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February Elasmobranch of the Month: Sandbar Shark

Updated: Mar 16

Author: Linda Weiss

Sandbar Shark

(Carcharhinus plumbeus)


Key Features/Appearance

The color of the Sandbar shark’s back is generally a variation of brown, gray or bronze while its belly is white. It’s first dorsal fin is tall and triangular shaped and begins at or just before the pectoral fins. Its pectoral fins are long and broad. The shark’s snout is also broad, rounded and relatively short. An interdorsal ridge is present. The teeth in both the upper and lower jaws are triangular and serrated. Fully grown, Sandbar sharks can reach a length of 250 cm (8 ft), with females growing larger than males.



Image: Andy Murch ( Big Fish Expeditions)


Habitat and Distribution

Sandbar sharks are found worldwide, in coastal and offshore, temperate waters, as well as bays and harbors. With these various locations they can be located in depths ranging from 2 – 247 m (5 - 800 ft). Their distribution includes the Atlantic Ocean’s Eastern coast of the United States from Florida to Massachusetts, as well as the Gulf of Mexico and the Caribbean. They also inhabit the Western Pacific Ocean, Indian Ocean and the Mediterranean Sea.



Sandbar shark distribution Credit: Florida Museum


Diet

Younger, smaller Sandbar sharks feed on shrimp, snails and crabs. Larger sharks feed on octopi, squid, fish, rays and other smaller sharks. They generally feed nearer to the ocean floor and will both hunt and scavenge.


Reproduction

Sandbar sharks are viviparous, with the embryo is nourished from a yolk sac inside the mother. After a 12-month gestation period the pups are born alive. Litters range in size from only a single offspring to as many as 14.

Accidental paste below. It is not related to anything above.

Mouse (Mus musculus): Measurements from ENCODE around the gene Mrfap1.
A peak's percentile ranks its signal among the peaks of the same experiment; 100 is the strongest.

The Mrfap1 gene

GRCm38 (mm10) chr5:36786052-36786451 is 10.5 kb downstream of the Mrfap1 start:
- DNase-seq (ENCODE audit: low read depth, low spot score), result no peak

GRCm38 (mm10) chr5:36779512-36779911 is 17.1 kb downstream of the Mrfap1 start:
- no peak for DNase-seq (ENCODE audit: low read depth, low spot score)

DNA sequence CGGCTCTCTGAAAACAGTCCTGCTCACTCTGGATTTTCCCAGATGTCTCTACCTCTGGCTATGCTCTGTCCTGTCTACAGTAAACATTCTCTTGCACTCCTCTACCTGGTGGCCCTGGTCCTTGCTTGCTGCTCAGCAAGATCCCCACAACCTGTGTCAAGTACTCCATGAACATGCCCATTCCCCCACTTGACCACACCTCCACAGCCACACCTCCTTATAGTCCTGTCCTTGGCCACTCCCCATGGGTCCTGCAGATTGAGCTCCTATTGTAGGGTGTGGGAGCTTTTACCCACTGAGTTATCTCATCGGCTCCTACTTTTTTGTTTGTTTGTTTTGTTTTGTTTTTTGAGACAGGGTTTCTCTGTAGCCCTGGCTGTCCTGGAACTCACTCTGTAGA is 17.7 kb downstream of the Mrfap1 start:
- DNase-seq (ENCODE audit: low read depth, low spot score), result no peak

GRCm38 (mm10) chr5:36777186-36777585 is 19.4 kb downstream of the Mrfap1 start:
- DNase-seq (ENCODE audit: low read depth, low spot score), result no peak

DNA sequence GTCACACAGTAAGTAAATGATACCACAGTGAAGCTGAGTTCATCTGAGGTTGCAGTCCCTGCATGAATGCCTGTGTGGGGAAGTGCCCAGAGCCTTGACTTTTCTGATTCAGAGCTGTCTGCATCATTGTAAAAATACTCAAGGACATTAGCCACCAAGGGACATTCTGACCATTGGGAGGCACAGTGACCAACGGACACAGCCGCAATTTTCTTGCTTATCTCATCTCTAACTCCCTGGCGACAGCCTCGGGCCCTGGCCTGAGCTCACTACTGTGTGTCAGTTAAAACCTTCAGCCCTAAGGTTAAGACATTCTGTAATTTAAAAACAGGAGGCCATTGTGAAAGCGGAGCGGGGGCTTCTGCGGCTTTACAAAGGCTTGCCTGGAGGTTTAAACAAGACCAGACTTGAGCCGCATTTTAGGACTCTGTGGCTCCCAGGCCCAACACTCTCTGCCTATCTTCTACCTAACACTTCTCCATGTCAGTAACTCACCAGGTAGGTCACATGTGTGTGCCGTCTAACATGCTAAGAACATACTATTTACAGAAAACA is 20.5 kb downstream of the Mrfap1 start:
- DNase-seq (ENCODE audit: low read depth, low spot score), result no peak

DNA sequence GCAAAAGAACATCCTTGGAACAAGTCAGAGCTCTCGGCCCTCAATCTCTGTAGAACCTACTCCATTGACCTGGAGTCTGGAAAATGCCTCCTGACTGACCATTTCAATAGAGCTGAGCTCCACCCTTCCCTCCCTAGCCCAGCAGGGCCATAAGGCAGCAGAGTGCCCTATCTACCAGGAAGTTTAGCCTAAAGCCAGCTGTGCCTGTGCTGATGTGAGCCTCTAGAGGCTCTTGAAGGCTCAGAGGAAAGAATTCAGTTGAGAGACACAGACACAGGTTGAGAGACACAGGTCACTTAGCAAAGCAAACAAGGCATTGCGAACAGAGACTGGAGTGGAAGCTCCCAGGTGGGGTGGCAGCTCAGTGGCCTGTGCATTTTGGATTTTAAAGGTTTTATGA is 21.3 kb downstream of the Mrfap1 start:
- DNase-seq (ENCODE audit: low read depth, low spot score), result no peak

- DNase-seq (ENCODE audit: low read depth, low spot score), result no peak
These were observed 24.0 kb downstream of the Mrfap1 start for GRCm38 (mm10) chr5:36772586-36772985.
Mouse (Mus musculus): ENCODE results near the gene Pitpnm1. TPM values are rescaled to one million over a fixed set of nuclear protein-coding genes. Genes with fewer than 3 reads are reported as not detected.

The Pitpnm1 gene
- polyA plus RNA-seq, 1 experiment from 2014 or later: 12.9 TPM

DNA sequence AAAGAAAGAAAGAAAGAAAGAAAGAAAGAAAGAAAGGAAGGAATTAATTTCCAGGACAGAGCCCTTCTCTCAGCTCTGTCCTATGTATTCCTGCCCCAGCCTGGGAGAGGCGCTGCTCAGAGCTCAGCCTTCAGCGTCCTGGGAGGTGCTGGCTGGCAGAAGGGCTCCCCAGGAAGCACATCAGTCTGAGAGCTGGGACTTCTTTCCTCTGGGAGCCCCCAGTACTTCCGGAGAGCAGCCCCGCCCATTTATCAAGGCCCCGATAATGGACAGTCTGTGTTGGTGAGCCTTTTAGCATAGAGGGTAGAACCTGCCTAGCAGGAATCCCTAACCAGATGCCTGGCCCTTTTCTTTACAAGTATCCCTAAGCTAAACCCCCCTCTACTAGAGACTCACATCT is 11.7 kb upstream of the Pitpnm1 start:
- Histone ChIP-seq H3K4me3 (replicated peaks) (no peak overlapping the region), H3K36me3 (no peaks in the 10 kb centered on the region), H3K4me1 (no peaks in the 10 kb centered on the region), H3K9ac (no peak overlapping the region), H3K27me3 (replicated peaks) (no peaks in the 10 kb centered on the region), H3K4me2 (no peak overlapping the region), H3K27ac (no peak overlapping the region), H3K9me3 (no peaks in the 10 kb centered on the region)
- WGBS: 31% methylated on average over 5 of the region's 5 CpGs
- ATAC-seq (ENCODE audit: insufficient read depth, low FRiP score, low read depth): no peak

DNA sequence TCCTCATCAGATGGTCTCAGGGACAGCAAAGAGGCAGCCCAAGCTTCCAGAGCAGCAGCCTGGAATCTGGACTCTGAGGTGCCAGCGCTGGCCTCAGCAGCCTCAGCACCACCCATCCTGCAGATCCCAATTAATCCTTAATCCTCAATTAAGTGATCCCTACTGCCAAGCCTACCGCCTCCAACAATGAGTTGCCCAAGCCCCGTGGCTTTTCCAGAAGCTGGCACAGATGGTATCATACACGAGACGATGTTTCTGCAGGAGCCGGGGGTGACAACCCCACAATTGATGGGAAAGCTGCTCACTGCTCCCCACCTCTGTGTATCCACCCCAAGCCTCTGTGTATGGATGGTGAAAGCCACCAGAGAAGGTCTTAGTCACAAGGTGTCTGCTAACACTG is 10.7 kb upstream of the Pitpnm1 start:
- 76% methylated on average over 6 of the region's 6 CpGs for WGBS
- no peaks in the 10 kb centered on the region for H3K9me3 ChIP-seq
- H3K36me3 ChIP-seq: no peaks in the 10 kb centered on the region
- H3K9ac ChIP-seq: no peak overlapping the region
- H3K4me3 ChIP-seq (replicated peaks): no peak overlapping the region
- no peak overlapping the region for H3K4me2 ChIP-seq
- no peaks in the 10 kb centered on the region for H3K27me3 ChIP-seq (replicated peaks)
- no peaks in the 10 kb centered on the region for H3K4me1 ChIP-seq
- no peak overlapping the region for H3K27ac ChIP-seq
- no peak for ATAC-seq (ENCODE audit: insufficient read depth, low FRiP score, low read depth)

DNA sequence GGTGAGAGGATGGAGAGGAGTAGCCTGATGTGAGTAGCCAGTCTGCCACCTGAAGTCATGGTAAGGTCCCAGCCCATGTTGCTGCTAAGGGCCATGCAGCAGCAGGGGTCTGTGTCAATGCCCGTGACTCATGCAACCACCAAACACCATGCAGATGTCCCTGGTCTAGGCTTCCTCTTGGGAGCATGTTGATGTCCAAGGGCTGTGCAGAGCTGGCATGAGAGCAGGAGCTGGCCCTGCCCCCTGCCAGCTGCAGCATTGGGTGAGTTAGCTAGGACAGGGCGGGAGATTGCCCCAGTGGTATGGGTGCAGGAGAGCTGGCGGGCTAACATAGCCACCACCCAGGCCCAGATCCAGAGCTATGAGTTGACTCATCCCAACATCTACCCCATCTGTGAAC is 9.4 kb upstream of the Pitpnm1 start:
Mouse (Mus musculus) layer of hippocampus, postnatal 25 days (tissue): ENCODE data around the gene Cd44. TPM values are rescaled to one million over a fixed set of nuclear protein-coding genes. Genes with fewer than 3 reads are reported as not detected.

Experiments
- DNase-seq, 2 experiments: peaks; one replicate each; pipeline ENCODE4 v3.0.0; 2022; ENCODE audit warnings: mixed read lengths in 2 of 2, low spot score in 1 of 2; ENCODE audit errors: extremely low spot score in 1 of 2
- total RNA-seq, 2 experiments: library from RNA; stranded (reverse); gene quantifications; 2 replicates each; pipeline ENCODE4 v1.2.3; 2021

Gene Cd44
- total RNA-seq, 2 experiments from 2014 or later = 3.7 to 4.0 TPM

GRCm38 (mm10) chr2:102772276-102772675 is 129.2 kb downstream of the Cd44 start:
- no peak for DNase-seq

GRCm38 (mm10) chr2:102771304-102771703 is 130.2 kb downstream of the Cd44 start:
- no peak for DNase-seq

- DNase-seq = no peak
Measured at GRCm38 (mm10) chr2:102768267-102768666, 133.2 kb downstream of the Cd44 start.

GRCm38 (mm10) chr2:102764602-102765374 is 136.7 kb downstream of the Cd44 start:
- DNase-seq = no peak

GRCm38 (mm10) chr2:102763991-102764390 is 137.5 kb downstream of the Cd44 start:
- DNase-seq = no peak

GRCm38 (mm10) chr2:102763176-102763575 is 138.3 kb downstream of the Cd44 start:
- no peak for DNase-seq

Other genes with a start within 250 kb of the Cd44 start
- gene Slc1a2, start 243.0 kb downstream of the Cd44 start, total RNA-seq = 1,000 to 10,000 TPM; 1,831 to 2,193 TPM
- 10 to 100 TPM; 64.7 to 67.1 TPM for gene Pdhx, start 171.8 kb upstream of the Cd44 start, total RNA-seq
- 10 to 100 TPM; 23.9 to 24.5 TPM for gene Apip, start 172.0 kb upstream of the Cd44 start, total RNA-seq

Image: Andy Murch ( Big Fish Expeditions)


Status

The IUCN Red List of Threatened Species currently lists the Sandbar shark as Vulnerable, with a decreasing population trend.


Threats

Sandbar sharks are targeted by both commercial and recreational fisheries. They are harvested for their meat as well as their fins to be used in shark fin soup. They are also captured for display in zoos and aquariums. Larger sharks such as the Great White and Tiger will prey upon Sandbar sharks.


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References

Florida Fish and Wildlife Conservation Commission

https://myfwc.com/wildlifehabitats/profiles/saltwater/sharks/sandbar-shark/

Florida Museum of Natural History

https://www.floridamuseum.ufl.edu/discover-fish/species-profiles/carcharhinus-plumbeus/

NOAA Fisheries Service

https://www.nefsc.noaa.gov/nefsc/Narragansett/sharks/sandbar-shark.html

Oceana

https://eu.oceana.org/en/eu/our-work/marine-wildlife/sharks/species-at-risk/sandbar-shark

Sharkwater.com

https://www.sharkwater.com/shark-database/sharks/sandbar-shark/

The IUCN Red List of Threatened Species

https://www.iucnredlist.org/species/3853/10130397

Musick, J.A., Stevens, J.D., Baum, J.K., Bradai, M., Clò, S., Fergusson, I., Grubbs, R.D., Soldo, A., Vacchi, M. & Vooren, C.M. 2009. Carcharhinus plumbeus . The IUCN Red List of Threatened Species 2009: e.T3853A10130397. https://dx.doi.org/10.2305/IUCN.UK.2009-2.RLTS.T3853A10130397.en. Downloaded on 05 February 2020.

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